Kinect's Kudo Tsunoda • Page 2

On hybrid games, evolving through firmware and staying relevant.

Eurogamer: Are there any examples of things developers have suggested to you that you're going to go on and implement in future?

Kudo Tsunoda: Being able to digitise real-world objects and take them into the virtual world - we saw a little bit of that at E3 last year, but it's not stuff that we have in any of the launch games right now, and I think we're going to see a lot more games start using that as well as we go forward.

Some of the stuff I've been super interested in creatively is the stuff we have in Kinect right now, where you have not only the full-body technology but being able to understand the intonation of somebody's voice and how they're saying something. Also the human recognition stuff we've built where you can step in front of the sensor and get signed into Xbox Live right away.

Those are things we're going to be able to use to develop really meaningful interactions between people and computer-generated characters. We do a good job of that in Kinectimals with animals, but we'll be able to do that a lot more with human characters as well. In Kinectimals, if you adopt one of the animals and play with it for a while, it's going to react totally differently to me as it does to you, because it remembers me.

Eurogamer: What are the limitations that you're finding? Is it hard to do a game sitting down?

Kudo Tsunoda: I think it all depends on what you want to do with the experiences. On the Xbox Live side with the entertainment that's all kind of stuff that you're going to be able to do sitting down. And then some of the more sports games obviously you're not going to be running down the track sitting down, so that's stuff you want to do standing up.

I think with any new technology developers will get better at using it over time, but that's all stuff you can already do with the Kinect platform - whether it's standing up, sitting down or even lying down to play dead in Kinectimals.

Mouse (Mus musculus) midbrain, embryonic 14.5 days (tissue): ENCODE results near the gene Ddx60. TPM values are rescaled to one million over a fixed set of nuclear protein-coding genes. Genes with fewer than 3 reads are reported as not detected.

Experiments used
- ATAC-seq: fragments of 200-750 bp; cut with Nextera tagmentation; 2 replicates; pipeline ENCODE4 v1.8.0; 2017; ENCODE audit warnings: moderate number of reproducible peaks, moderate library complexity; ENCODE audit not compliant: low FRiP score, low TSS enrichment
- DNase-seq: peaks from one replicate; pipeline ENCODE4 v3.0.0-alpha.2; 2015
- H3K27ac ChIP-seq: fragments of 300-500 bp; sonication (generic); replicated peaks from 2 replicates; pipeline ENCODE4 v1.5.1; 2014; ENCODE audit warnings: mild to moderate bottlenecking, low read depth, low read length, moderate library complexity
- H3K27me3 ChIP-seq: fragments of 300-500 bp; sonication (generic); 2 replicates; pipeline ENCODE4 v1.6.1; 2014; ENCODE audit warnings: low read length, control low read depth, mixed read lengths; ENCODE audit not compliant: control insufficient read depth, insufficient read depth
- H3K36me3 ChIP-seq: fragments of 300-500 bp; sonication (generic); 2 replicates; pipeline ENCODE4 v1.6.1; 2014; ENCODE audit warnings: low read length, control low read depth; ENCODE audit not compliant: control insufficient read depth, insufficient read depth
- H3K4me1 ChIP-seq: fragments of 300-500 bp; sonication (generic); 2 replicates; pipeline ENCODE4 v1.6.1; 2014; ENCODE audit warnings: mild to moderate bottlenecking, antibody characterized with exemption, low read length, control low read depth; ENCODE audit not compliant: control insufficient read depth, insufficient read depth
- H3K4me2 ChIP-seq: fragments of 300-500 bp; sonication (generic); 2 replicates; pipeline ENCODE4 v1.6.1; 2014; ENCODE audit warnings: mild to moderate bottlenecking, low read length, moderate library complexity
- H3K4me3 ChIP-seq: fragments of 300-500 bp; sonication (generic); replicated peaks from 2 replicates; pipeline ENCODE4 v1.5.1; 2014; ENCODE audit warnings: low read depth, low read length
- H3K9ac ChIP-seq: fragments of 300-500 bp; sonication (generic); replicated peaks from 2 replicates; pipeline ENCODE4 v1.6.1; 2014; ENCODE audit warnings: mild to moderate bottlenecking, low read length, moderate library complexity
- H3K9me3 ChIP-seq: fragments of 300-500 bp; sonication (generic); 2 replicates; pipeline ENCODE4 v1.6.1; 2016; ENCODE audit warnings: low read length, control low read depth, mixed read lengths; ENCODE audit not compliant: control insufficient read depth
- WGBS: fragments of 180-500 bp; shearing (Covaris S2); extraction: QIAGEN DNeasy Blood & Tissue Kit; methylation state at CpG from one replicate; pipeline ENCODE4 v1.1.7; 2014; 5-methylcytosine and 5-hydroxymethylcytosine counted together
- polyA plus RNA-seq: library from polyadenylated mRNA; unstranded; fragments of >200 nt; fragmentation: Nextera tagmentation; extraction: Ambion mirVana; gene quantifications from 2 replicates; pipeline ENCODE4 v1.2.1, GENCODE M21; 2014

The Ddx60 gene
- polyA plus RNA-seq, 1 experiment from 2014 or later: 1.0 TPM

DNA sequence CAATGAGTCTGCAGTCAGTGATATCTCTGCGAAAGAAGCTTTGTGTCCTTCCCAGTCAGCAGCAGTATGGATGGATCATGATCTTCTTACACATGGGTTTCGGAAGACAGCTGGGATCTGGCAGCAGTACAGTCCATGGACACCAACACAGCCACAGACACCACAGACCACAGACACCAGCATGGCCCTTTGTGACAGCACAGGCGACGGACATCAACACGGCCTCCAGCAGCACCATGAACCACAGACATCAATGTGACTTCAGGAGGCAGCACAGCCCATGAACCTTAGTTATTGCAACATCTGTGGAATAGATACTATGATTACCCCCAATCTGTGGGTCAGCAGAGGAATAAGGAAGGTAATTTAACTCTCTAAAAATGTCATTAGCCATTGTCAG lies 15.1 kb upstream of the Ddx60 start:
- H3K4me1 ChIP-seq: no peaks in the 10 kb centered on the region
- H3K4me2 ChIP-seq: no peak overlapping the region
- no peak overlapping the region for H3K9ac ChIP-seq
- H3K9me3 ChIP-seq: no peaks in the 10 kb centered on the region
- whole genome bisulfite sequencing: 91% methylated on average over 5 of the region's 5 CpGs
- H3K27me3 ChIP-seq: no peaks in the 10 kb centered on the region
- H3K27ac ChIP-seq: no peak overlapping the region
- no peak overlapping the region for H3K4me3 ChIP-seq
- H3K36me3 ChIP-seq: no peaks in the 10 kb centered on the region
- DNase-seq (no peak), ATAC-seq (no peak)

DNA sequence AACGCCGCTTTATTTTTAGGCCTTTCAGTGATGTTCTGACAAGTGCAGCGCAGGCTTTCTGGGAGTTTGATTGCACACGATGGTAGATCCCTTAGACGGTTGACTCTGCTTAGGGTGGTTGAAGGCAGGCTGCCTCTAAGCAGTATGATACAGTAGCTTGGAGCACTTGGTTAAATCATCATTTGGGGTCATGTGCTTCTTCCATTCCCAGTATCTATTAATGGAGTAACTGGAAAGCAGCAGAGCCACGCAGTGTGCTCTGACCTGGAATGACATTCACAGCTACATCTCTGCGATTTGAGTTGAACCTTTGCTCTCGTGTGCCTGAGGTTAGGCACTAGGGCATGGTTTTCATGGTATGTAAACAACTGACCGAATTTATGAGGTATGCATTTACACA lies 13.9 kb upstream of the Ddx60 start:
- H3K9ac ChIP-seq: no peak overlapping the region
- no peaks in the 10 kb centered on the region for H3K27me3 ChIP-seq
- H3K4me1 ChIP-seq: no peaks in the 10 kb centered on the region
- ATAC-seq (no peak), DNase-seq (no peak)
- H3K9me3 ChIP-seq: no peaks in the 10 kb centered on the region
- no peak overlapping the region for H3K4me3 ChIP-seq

Eurogamer: At E3 this year Nintendo made a big deal about "bridge games" - games like New Super Mario Bros. Wii where there's an element of motion control but it's a more traditional game. Do you see these games as having that bridge quality, and do you have other games in development that have that in mind?

Kudo Tsunoda: I think that's the really good thing we try to do with Xbox as a platform. With Kinect it's all controller-free, but it's not like we're trying to take controllers out of the equation. You saw the great controller games we're showing today like Halo and Fable. I think games that involve both controllers and Kinect as well are totally possible. Those are all things you're going to see going forward as a platform.

That's one of the unique things about the Xbox platform: we can do controllers; we can do controllers with Kinect, which is more than just motion control, it has voice and human recognition as well; and then you can do totally controller-free. Both for consumers and developers, you only have those tools to play with on Xbox.

Eurogamer: Do you expect to see direct hardware competition to Kinect from third parties?

Kudo Tsunoda: I think what we've done with the software is something that's really hard to pull off. We have a good advantage at Microsoft because we have groups like our Microsoft Research department that not a lot of other companies have, and we're able to solve some super-complicated technical problems in a short period of time. They were actually working on something like this before we even started it on Xbox. I think it's going to be super-challenging for anybody else to solve those problems.

People have been trying for a long time and we're the first company that's been able to deliver this. If people are able to figure it out like you're saying, by the time they've figured it out we're going to be off into adding more new things to the platform. But I just think that's such a hard technology challenge that it will be hard for anyone to deliver on what Kinect is.

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Tom Bramwell

Tom Bramwell

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Tom worked at Eurogamer from early 2000 to late 2014, including seven years as Editor-in-Chief.


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